Noble, majestic, and powerful in presence, the Cane Corso is a muscular and large-boned breed. One of two native Italian "mastiff type" dogs that descended from the Roman canis Pugnaces, the breeds name derives from the Latin "Cohors" which means "Guardian" and "Protector."
The breed's coat is short but not smooth (like the coat of a cow), very coarse and thick in order to be perfectly waterproof. It can be black, gray, fawn or red, with brindle variations and a black or gray mask also acceptable. Make no mistake: This is a whole lot of dog, both physically and temperamentally. Theyre smart, trainable, eager to please, versatile, and docile and intensely loyal with their humans, especially children.
The Cane Corso is a native of Italy, where they played watchdog and hunted wild boar. Prior to 1988, the Cane Corso was known only in southern Italy, and was considered very rare, but has still been featured in many paintings throughout Italys history.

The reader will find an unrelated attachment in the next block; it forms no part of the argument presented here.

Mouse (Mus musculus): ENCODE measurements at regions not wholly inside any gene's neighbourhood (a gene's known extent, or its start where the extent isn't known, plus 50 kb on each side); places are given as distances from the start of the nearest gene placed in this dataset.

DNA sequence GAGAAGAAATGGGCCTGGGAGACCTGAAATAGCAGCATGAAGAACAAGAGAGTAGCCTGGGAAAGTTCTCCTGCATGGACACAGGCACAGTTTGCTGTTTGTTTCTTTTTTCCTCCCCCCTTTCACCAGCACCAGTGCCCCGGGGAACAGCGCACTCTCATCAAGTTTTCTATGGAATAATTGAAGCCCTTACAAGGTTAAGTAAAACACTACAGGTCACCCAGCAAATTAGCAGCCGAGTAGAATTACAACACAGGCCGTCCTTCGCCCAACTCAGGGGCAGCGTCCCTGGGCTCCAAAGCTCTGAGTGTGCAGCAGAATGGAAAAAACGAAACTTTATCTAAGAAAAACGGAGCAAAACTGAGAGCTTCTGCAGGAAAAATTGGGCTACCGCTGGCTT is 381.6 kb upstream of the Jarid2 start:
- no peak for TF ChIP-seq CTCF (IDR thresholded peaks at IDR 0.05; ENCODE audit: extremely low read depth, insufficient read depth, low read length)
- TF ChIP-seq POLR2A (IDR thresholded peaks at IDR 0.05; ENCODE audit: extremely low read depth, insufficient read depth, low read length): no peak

The Cane Corso is easily trained because of its extreme intelligence. As a large and athletic breed, they need a lot of exercise. They are affectionate to their owner and bond closely with children and family. Cane Corsos are light shedders, which make grooming simple all they need is an occasional brushing.
Working Group; AKC recognized in 2010.
Ranging in size from 23_ to 27_ inches tall at the shoulder.
Property watchdog; large-game hunter.
Moderate daily exercise is fine.